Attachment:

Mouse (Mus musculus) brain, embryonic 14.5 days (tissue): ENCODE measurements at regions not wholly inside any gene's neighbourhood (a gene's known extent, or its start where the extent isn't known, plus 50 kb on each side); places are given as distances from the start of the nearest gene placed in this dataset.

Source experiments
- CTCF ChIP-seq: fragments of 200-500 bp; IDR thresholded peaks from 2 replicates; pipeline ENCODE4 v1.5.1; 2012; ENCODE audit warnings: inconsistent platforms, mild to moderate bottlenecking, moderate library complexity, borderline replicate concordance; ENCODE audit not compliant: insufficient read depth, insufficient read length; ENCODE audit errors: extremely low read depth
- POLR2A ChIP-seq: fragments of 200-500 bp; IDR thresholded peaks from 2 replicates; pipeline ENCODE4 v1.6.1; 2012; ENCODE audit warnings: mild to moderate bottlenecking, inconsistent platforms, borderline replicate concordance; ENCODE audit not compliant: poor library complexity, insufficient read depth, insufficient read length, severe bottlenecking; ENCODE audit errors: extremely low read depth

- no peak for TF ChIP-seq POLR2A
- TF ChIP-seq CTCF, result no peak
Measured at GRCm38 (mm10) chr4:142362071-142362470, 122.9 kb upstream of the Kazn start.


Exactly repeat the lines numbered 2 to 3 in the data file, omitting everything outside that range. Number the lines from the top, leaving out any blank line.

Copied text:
Source experiments
- CTCF ChIP-seq: fragments of 200-500 bp; IDR thresholded peaks from 2 replicates; pipeline ENCODE4 v1.5.1; 2012; ENCODE audit warnings: inconsistent platforms, mild to moderate bottlenecking, moderate library complexity, borderline replicate concordance; ENCODE audit not compliant: insufficient read depth, insufficient read length; ENCODE audit errors: extremely low read depth